October 21, 2013

Beautiful Les Baux de Provence

Beautiful Les Baux de Provence

It seems odd that this village was not named “les beaux” (the beautiful). Impossibly perched on a plateau straddling a rocky peak of les Alpilles, the castle and hamlet of les Baux de Provence does deserve its title as one of the “Most Beautiful Villages in France”.  The revived town site offers visitors sweeping views of the stone crags, a valley filled with plains of olives and rows of grapevines and in the distance the Mediterranean. However, les Baux is not in reference to good looks. (more…)

Recipes & Travel:
, , ,

 
October 7, 2013

Photo Improvement on Location in Provence

Photo Improvement on Location in Provence

Nutmeg was tired of lugging around a bulky camera; with its big lens and a menu of options that she could not understand. The only two settings she had ever used were automatic and off. Frustrated that the fancy camera was not getting any “exercise,” and her iPhone offered the same capabilities in a much lighter package, she decided that enough was enough. (more…)

Recipes & Travel:
, , , ,

 
August 5, 2013

Letters from the Fete de Village

Letters from the Fete de Village

Cowboy culture runs deep in parts of Provence and throughout the Camargue. Although, the customs have Spanish roots, the Provençal character is what thrives today.  White horses, black bulls, traditional costumes, processions and convivial atmosphere all surround several days (and long nights) of events. The program is built around a celebration of the patron saint of the village church. However, most of the activities have nothing to do with religious orientation. Every Provençal village hosts a variation of these festivities. Consistent elements of which, are captured in the ABC list below. If, you missed Nutmeg’s 2012 post you can see it here. (more…)

Recipes & Travel:
, , , , , , ,

 
July 1, 2013

The Fabric of Provence

The Fabric of Provence

It was a solo visit for Nutmeg. Ginger had no interest in the Souleiado fabric museum in Tarascon. The display provides a historical overview of their fabrics and methods of textile printing.  The lighting in the small museum could be improved, and the information provided could be more explicit. The history of Indian fabrics in Provence is long, with imports starting in the late 16th century.  These brightly coloured and heavily patterned cloths were cherished when they first arrived. French production of Indian patterns started in Marseille in 1648. Initially, the output was of poor quality in comparison to the imports. However, as designers and printers mastered the trade, their capabilities expanded and the quality of products improved over time. (more…)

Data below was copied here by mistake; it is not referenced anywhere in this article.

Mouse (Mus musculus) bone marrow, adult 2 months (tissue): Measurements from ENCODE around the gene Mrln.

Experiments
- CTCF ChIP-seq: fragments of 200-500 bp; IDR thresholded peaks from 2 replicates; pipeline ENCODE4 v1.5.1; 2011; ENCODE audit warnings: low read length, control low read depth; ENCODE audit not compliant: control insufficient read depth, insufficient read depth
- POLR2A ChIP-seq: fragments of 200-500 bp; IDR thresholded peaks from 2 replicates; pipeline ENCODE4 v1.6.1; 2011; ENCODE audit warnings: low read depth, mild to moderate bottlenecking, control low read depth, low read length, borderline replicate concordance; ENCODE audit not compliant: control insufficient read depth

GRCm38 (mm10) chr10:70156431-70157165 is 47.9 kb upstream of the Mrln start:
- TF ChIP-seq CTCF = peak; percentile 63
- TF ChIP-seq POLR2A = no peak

Recipes & Travel:
, , , ,

 
March 11, 2013

Incredible Malpasset Dam in Provence

Incredible Malpasset Dam in Provence

Nutmeg has a friend who is interested in really big construction projects. He had previously visited the site of the Malpasset Dam outside Fréjus and recommended a visit to the site as an interesting road-trip. The Malpasset Dam was an enormous initiative completed in 1954. It collapsed less than five years later, on December 2, 1959. The dam on the Reyan River was arched in design, or more technically a double curvature with a variable radius.  The dam height was 60 meters, 6.78 meters at the foundation and the length of the crest was 223 meters.   The history of the dam is a bit unclear as some reports have work starting in 1941, possibly early planning that was very likely disrupted by World War II. In 1946, there were geological and hydrological studies undertaken. There is now some question about the quality of the engineering studies, due to lack of proper funding. Construction work on the dam started in April 1952, the work was halted a few times due to labour strikes. The final cost of the project in 1955 dollars was 580 million francs. The statistics are all below: (more…)